The Neck Game Reserve Camp Ground

This week, we camped with a friend on Bruny Island at The Neck Game Reserve Camp Ground. We had three days of unseasonably warm weather. The sky was gorgeous, bird-life was plentiful and the sound of the waves crashing against the shore lulled us to sleep.

Sunrise
Sunrise © emily@traversingtasmania 2017

There’s something wonderful about waking up to bird-calls and sunlight shining through trees. There’s something even more wonderful about strolling down to the beach, watching the sun rise higher and joining the short-tailed shearwaters paddling in the shallows. The Neck Game Reserve Camp Ground is right next to Neck Beach, with just the dunes separating the two areas. It is a spectacular piece of coastline.

View from The Neck Lookout to Cape Queen Elizabeth
View from The Neck Lookout to Cape Queen Elizabeth © emily@traversingtasmania 2017

We arrived at the camp ground at about 2pm. After we had set up camp, we walked back to The Neck Lookout. We dawdled, taking photographs, admiring the birds, and even stopping for a rest, and it took us about an hour and a half to get there. The Neck Lookout is unique as it is a rookery for both mutton birds (short-tailed shearwaters) and penguins. We could hear the penguins but it became too dark to see them (and we had a long walk back to the campsite). Next time, I’ll take a red-light torch (or even just a piece of red cellophane to put over a standard torch) so that I can see them at night! Make sure that you take care of the penguins by staying on the paths, taking all rubbish with you and not shining bright lights (including camera flashes) in their eyes.

Facilities

The Neck Game Reserve Camp Ground
The Neck Game Reserve Camp Ground © emily@traversingtasmania 2017

The Neck Game Reserve Camp Ground has about thirty unpowered sites. When we were there, we shared the camp ground with caravans, campervans, 4WDs with pods on top, and even a cyclist with a tiny tent who was cycling the 60kms to Hobart the next day. It was a nice atmosphere and everyone was very respectful (toilet lid down, quiet at night, sleep-in in the morning… marvellous!).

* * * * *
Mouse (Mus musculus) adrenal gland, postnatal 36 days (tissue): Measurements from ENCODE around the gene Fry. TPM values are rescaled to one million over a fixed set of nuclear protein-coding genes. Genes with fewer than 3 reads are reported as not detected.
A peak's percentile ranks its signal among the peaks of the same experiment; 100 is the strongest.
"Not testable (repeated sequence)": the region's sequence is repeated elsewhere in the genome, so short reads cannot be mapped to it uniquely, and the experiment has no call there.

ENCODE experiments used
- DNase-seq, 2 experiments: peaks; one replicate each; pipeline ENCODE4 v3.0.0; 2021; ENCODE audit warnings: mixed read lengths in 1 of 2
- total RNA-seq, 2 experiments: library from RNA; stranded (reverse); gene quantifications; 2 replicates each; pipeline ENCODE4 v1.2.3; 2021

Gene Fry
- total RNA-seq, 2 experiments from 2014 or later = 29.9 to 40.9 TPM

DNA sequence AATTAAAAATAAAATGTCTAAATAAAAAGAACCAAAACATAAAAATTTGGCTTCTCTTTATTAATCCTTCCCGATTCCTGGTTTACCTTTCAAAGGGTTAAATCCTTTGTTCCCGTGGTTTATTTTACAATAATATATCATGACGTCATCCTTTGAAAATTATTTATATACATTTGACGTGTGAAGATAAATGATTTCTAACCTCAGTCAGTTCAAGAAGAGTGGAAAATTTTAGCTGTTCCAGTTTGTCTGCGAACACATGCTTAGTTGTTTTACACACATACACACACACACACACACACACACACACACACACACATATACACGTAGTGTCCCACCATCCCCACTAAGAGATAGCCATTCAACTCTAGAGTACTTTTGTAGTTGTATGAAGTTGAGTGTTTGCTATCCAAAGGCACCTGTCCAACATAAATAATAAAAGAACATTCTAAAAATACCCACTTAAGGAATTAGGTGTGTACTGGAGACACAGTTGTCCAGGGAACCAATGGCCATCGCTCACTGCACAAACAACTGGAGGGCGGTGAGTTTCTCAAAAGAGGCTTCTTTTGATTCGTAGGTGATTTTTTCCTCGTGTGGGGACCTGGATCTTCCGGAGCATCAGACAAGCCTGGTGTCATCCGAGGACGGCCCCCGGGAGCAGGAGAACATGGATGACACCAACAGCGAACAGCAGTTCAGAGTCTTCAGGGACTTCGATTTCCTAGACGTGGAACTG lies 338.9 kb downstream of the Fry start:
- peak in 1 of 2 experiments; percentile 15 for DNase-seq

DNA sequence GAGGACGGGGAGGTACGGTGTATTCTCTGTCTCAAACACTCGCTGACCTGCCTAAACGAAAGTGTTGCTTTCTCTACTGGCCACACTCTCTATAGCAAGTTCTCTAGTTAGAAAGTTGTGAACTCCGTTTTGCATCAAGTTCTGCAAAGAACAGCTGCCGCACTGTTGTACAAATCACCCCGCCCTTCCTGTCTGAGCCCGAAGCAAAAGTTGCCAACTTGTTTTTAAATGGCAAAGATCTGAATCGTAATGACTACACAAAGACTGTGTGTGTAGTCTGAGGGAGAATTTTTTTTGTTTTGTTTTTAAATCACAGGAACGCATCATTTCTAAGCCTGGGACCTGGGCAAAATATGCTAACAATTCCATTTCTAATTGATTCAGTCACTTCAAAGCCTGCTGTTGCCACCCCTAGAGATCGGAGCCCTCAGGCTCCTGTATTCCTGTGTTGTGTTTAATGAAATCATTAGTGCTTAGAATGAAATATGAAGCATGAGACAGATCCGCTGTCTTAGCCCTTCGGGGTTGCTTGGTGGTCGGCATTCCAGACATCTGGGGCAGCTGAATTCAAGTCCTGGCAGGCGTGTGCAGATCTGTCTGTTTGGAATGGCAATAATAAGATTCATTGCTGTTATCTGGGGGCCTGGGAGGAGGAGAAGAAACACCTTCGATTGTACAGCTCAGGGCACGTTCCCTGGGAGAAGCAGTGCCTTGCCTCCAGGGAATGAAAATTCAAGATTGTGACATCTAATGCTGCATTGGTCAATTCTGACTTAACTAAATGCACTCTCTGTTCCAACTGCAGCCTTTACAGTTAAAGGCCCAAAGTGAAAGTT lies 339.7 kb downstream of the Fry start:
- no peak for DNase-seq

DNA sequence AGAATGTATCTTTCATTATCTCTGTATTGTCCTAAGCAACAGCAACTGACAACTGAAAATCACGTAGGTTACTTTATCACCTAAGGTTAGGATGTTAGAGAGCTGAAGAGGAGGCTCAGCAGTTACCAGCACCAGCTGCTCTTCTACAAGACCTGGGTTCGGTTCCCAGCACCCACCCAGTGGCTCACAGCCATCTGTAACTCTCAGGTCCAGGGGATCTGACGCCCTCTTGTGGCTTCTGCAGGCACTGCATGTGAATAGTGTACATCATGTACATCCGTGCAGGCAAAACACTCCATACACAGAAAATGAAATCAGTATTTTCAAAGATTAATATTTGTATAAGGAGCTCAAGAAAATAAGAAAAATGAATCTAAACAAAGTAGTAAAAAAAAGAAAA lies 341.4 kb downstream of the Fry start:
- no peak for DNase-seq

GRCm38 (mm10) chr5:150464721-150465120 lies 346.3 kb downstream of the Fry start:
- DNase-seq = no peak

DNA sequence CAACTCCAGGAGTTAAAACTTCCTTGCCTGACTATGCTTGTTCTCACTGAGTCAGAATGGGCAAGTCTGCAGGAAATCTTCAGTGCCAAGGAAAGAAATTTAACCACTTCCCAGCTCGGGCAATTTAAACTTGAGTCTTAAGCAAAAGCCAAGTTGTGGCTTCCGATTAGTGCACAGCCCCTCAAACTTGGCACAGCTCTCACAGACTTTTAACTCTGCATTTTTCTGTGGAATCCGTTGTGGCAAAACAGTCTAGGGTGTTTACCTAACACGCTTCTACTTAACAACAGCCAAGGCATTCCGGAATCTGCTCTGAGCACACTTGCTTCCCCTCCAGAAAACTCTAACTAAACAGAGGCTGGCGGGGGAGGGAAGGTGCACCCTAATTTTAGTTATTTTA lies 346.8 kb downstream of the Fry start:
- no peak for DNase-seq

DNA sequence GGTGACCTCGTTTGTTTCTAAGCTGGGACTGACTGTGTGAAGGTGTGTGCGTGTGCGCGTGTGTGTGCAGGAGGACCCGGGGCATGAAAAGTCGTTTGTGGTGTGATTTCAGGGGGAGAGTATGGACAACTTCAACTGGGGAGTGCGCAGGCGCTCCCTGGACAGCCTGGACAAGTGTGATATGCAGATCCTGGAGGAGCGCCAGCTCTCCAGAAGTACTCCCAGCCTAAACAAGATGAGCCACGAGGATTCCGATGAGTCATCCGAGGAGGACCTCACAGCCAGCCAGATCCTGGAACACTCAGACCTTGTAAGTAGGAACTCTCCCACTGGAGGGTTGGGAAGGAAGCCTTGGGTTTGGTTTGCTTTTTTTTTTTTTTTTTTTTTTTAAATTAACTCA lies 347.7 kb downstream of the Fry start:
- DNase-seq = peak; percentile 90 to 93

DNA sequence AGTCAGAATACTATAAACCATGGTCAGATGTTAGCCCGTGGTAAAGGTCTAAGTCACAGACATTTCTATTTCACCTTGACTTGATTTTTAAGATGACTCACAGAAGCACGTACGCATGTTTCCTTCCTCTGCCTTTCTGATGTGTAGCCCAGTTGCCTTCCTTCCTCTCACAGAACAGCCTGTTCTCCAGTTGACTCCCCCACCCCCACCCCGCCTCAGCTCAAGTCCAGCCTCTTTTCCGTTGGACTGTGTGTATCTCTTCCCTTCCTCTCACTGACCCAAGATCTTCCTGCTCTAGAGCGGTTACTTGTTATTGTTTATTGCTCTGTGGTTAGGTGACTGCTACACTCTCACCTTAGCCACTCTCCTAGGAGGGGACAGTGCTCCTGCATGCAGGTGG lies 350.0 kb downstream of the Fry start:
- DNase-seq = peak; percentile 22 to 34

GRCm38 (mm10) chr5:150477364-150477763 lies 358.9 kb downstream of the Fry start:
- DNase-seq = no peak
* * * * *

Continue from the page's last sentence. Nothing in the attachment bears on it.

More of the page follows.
Day Use Area
Day Use Area © emily@traversingtasmania 2017

Two pit toilets are available for use in two different locations. This means that the toilets are within easy reach of most sites. When we arrived, there was no running water but water was available the next day. To drink this untreated water, you’ll need to boil it for three minutes at a rolling boil. We brought our own drinking water and just used the water there for washing up. There are two picnic tables and a fireplace for day use. Camp fires are allowed at your site too, although you’ll need to bring your own firewood. I recommend also bringing your own fold up chairs, table and cooker to make cooking and eating at your site that bit more enjoyable.

Getting There

View of Neck Beach
View of Neck Beach © emily@traversingtasmania 2017

For instructions on getting to Bruny Island, read my post about the island here. Once you’re on Bruny, head south towards The Neck. Follow signs from the ferry for Alonnah and Adventure Bay. Once you’ve passed The Neck Lookout, you’re close! A few kilometres down the road, you’ll see blue signs to The Neck Game Reserve Camp Ground on the left.

Cost

Paddling with Birds
Paddling with Birds © emily@traversingtasmania 2017

Camping at The Neck Game Reserve Camp Ground costs $10 per site (for two adults) and $5 for each extra adult. We paid $30 for two nights which is an absolute bargain considering the scenery! For up to date prices, see Parks and Wildlife’s information here. Sites are not able to be booked in advance and you will need cash (and a pen) in order to pay the fees via the self-registration box at the camp ground.

To read more of my posts about Bruny Island, click here. For posts about southern Tasmania, click here.

Leave a Reply

Your email address will not be published. Required fields are marked *